Abstract BACKGROUND: Although association of metabolic syndrome (MS) and ischemic heart disease is strongly established, it is not known if presence of MS may differently influence clinical responses to CRT. The aim of this study was to evaluate the associations between obesity and metabolic features and the clinical outcome after cardiac resynchronization with defibrillator therapy (CRT-D) compared to an implantable cardioverter defibrillator (ICD). METHODS AND RESULTS: The risk of heart failure (HF) or death and death alone was evaluated in 829 non-obese patients, 156 obese patients without MS, and 277 obes...
Source: Cardiology Journal - Category: Cardiology Authors: Tags: Cardiol J Source Type: research
Previous studies have demonstrated that obesity confers a paradoxical survival benefit among patients with heart failure (HF). This obesity paradox has been described in HF patients undergoing cardiac resynchronization therapy with a defibrillator (CRT-D), but these studies have been restricted to short-term follow-up.
Source: Journal of Cardiac Failure - Category: Cardiology Authors: Tags: Rapid-Fire Abstracts I Source Type: research
This study aimed to examine the association between body mass index (BMI) and prognosis in heart failure patients after cardiac resynchronization therapy-defibrillator (CRT-D) implantation. Methods We retrospectively investigated 125 patients (33 overweight [BMI ≥25 kg/m2], 75 normal weight [BMI 18.5–24.9 kg/m2], and 17 underweight patients [BMI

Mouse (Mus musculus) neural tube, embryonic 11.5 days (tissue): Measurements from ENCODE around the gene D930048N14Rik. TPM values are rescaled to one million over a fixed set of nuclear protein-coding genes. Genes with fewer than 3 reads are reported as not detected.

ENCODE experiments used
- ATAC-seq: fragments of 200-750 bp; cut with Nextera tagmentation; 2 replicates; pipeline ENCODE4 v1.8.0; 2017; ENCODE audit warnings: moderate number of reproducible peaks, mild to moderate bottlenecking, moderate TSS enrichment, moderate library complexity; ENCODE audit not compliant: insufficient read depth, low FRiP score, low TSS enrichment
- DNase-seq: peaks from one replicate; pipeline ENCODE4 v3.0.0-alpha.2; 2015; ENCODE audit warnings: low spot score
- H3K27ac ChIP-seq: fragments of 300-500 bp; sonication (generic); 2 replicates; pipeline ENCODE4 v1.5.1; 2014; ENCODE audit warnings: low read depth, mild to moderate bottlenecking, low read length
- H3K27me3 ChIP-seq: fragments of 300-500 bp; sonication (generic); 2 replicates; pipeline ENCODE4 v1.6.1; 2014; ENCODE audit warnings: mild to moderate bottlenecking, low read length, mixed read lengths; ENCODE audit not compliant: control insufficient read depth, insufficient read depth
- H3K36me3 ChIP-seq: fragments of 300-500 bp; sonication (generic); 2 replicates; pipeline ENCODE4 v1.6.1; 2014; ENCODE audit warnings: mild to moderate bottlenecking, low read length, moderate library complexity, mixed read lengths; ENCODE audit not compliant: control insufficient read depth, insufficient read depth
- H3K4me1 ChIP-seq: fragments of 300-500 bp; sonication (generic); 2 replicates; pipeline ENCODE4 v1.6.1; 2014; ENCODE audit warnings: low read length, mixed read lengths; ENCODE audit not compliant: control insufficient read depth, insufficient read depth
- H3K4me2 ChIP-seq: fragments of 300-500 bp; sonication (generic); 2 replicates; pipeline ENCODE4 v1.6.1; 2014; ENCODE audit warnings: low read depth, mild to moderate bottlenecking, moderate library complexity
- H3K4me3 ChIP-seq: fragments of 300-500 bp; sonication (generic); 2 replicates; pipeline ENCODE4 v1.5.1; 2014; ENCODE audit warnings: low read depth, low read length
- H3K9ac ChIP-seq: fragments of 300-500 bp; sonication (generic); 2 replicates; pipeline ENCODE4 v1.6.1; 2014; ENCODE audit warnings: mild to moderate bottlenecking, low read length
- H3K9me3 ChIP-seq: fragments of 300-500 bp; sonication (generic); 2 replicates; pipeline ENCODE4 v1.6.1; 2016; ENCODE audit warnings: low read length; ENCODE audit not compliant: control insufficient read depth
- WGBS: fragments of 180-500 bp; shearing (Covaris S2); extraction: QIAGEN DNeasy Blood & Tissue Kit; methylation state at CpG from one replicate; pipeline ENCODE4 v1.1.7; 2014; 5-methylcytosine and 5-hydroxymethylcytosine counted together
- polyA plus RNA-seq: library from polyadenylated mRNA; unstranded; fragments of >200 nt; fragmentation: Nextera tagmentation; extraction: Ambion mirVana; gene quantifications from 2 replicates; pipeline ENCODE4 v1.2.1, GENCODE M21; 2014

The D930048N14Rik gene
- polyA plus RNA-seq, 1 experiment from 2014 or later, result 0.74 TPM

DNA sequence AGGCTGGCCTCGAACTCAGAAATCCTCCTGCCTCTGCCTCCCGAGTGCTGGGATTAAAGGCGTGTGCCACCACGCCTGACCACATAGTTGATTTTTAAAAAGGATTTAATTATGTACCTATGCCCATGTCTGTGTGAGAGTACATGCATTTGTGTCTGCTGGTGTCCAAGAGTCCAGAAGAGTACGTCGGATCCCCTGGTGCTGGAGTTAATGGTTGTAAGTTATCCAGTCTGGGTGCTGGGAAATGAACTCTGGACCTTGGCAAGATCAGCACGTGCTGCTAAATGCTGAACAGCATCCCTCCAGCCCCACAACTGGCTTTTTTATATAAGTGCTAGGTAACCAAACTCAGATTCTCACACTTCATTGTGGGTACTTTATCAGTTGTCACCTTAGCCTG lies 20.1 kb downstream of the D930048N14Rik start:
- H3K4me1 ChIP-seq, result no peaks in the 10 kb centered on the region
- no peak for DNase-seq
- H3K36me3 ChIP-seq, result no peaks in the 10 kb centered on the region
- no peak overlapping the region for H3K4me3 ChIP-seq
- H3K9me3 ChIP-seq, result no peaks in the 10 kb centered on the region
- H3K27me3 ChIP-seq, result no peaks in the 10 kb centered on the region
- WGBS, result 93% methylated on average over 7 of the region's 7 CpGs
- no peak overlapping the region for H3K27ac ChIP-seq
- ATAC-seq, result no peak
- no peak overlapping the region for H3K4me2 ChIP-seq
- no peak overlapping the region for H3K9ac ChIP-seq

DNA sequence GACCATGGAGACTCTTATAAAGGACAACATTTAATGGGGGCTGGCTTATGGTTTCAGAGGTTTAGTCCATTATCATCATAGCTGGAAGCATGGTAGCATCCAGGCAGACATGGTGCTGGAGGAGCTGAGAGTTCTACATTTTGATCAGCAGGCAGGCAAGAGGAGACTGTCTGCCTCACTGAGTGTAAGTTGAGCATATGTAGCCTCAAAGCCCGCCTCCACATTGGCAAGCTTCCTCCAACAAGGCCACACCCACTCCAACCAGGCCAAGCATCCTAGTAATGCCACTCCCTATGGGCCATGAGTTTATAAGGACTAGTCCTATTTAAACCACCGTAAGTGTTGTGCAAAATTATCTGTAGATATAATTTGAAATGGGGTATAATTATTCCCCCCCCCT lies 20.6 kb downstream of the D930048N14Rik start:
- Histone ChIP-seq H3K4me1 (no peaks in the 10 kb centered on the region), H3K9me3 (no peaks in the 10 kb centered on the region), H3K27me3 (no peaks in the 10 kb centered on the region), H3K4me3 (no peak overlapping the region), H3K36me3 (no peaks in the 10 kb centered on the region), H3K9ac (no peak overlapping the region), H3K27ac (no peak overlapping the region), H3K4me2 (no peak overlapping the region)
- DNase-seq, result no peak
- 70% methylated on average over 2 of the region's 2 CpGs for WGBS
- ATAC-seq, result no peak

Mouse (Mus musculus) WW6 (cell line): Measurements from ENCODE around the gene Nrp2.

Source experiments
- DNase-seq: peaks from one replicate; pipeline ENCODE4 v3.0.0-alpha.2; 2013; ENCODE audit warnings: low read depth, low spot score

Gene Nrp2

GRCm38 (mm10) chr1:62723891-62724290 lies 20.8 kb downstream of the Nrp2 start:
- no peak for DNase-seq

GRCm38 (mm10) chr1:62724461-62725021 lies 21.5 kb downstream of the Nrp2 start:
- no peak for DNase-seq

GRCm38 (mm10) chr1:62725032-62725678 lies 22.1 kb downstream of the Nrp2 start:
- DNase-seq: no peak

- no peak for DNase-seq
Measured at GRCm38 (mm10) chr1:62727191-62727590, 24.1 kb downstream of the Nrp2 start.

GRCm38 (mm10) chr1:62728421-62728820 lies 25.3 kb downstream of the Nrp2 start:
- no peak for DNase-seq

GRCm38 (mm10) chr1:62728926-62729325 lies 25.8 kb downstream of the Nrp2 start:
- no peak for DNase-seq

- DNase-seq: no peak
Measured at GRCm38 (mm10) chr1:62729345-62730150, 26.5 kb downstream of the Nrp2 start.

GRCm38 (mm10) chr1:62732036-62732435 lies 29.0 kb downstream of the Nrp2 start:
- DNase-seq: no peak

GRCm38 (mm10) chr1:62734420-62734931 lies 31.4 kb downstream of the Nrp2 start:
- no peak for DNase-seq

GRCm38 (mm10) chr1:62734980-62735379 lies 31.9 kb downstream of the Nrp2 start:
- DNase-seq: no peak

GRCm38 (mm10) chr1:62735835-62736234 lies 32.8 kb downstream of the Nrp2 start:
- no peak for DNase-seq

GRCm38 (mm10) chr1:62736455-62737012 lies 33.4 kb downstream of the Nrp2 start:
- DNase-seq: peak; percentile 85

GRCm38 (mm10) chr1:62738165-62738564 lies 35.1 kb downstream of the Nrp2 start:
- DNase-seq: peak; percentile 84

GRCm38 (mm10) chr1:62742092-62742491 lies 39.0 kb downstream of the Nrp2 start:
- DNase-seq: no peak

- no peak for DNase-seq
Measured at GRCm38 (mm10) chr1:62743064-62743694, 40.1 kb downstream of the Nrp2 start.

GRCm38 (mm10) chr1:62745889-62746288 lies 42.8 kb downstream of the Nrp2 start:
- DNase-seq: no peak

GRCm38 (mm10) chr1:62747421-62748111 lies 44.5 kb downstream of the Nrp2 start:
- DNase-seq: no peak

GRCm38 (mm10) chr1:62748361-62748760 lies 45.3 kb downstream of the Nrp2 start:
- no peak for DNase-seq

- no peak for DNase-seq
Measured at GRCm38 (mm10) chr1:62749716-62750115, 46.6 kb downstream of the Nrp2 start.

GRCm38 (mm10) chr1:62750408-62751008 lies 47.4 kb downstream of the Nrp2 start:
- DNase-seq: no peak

Source: Journal of Interventional Cardiac Electrophysiology - Category: Cardiology Source Type: research
A 73-year-old man presented to the cardiology clinic in early fall for evaluation of shortness of breath that had worsened over the previous year. He had numerous comorbidities, including hypertension, hyperlipidemia, type 2 diabetes mellitus, medically complicated obesity, stage 3 chronic kidney disease, obstructive sleep apnea, and a 10-year history of nonischemic cardiomyopathy after biventricular pacemaker placement for cardiac resynchronization therapy (CRT). He was receiving maximal medical therapy for his heart failure.
Source: Mayo Clinic Proceedings - Category: Internal Medicine Authors: Tags: Residents’ clinic Source Type: research